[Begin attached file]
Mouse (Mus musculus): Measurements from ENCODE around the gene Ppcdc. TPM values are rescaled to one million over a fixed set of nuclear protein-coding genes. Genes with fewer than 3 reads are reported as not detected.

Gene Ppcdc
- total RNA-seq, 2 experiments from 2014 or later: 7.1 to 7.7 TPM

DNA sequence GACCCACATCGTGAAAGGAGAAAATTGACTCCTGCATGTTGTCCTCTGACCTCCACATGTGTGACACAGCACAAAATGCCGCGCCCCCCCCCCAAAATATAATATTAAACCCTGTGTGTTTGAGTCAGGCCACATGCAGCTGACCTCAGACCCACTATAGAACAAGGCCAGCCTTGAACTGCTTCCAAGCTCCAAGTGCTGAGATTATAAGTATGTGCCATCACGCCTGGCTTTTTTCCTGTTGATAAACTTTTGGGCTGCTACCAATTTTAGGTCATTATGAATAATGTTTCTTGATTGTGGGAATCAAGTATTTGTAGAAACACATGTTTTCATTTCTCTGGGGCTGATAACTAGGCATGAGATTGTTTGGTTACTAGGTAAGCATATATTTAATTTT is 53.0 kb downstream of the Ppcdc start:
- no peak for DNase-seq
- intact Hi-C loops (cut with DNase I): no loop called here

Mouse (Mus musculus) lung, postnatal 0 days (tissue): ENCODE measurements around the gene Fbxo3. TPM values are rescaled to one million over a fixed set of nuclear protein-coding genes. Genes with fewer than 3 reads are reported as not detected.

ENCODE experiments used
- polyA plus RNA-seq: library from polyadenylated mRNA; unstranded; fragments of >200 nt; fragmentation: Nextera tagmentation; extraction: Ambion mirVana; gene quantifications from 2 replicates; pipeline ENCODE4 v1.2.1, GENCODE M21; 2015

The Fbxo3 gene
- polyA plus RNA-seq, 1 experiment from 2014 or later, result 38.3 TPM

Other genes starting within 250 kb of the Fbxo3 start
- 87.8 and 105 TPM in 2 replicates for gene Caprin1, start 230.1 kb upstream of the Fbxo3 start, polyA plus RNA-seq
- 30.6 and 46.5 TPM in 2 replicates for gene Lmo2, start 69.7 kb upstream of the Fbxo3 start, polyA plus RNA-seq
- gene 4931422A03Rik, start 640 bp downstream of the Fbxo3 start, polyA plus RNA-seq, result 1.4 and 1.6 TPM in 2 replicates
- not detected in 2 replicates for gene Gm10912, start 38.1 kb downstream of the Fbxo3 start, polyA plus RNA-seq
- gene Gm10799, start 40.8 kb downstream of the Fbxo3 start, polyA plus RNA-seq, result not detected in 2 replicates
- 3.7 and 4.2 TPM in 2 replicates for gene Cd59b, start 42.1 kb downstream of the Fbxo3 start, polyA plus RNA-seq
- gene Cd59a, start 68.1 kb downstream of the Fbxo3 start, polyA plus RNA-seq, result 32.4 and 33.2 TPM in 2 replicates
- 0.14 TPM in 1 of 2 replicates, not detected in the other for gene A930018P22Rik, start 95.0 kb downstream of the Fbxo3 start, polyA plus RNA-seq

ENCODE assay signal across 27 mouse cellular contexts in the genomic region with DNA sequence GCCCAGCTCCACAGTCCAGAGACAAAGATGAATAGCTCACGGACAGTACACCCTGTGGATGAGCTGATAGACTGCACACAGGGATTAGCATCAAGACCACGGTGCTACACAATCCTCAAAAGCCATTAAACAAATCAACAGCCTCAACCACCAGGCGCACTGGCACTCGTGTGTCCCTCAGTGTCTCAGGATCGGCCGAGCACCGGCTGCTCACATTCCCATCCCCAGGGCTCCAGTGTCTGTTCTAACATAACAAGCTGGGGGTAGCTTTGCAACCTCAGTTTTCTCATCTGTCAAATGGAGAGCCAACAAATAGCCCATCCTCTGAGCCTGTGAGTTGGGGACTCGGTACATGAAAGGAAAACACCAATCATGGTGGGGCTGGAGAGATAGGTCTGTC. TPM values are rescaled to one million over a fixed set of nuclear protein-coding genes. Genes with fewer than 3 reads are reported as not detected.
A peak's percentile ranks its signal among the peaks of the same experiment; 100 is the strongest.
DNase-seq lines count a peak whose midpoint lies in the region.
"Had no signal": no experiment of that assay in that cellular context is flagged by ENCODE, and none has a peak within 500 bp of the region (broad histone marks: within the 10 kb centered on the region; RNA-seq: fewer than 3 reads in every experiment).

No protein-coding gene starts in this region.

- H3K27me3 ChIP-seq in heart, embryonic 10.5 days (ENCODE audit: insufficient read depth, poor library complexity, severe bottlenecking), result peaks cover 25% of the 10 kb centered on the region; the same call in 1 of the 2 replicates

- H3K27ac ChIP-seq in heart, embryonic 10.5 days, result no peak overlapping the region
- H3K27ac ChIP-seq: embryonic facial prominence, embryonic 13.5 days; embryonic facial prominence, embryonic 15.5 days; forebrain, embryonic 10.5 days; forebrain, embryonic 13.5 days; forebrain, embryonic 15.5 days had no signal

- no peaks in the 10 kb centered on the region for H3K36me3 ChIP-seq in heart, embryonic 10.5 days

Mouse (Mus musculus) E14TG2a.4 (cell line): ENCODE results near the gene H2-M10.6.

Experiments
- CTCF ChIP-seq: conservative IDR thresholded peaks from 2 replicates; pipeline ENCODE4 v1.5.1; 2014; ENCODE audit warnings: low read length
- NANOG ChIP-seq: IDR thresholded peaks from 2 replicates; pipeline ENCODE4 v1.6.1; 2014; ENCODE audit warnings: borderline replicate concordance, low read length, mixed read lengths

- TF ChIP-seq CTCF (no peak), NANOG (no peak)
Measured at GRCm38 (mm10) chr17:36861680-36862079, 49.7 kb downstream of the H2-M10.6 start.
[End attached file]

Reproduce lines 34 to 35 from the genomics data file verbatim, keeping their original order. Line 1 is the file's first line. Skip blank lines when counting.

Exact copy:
- TF ChIP-seq CTCF (no peak), NANOG (no peak)
Measured at GRCm38 (mm10) chr17:36861680-36862079, 49.7 kb downstream of the H2-M10.6 start.